Students pictured standing and sitting outside Building 67 on campus, with lots of trees and grass in the background. Photo: Michael Gray

UOW welcomes Budget initiatives to support students, research

UOW welcomes Budget initiatives to support students, research

Budget delivers a significant down payment on the Australian Universities Accord reforms

The University of Wollongong (UOW) welcomes the measures announced in the Australian Government's 2024 Budget to support university students and deliver on its planned reforms to higher education.

Measures announced in the Budget include reforms to Higher Education Loan Program (HELP) indexation, a new Commonwealth Prac Payment and funding for fee-free Uni Ready courses.

The Government has also signalled its intent to implement reforms that boost equity and access, and to establish an Australian Tertiary Education Commission.

The Budget also recognises the importance of the international education sector and outlines the Government’s plan for managed growth of the sector going forward.

University of Wollongong (UOW) Chancellor Mr Michael Still said the Budget provides a significant down payment on the recommendations of the Australian Universities Accord.

“The Government has substantial ambitions for the higher education sector as set out in the Universities Accord and this budget is the first step towards delivering them,” Mr Still said.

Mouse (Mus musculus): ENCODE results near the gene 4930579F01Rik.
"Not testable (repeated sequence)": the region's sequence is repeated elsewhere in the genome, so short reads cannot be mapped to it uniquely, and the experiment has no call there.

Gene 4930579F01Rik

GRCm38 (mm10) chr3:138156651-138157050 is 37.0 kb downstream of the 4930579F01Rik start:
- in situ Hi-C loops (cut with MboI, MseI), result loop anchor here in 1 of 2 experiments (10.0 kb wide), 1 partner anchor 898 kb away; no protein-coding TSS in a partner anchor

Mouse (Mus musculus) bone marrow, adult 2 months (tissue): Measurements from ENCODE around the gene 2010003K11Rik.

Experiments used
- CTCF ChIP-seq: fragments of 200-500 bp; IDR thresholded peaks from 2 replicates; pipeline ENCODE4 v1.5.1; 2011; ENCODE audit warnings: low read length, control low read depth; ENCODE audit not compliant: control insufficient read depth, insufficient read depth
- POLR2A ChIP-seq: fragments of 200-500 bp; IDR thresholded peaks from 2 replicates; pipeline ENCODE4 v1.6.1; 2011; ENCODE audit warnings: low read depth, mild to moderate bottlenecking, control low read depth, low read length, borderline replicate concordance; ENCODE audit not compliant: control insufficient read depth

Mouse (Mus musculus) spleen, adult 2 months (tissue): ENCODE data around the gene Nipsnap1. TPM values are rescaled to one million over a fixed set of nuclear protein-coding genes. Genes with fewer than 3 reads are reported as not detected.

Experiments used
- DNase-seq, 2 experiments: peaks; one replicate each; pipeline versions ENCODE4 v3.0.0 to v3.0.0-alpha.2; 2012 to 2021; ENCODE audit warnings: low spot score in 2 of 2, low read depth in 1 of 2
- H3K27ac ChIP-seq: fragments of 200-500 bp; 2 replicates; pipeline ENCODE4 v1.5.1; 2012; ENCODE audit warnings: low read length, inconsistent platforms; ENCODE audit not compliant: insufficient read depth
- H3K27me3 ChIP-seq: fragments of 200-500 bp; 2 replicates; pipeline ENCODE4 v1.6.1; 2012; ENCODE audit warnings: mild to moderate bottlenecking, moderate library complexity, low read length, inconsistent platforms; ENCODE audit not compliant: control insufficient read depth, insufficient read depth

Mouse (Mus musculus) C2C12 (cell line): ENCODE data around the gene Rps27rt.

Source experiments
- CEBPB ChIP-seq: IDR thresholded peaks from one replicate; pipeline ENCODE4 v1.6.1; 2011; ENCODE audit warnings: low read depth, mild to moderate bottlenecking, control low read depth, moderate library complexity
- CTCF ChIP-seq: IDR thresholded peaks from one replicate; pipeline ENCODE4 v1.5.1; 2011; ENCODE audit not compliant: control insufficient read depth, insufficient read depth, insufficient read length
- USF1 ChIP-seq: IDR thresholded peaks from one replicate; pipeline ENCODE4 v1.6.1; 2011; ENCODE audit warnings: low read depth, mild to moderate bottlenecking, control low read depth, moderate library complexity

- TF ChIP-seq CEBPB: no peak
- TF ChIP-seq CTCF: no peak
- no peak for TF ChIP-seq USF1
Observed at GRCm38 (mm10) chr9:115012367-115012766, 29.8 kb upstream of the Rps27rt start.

“UOW will continue to work closely with the Australian Government on its plans to support the integrity and sustainability of the international education sector including through the provision of student accommodation.

“We have strengths in areas of demand for critical skills such as health, education, clean energy and cybersecurity and these strengths can serve as a driver of the skilled workforce in our communities.”

UOW Vice-Chancellor and President Patricia M. Davidson said the Budget will deliver important cost of living relief for students and university graduates.

“Changes to student debt will help to alleviate the financial burden on graduates and ensure a more equitable and sustainable higher education funding framework,” Professor Davidson said.

“We also welcome the move to implement the Commonwealth Prac Payment which will support nursing, teaching and social work students during their mandatory placements.

“Placement poverty has been a very real issue for many of our students and it has disproportionately impacted our Indigenous students, rural and regional students, first-in-family students and students from other underrepresented groups.”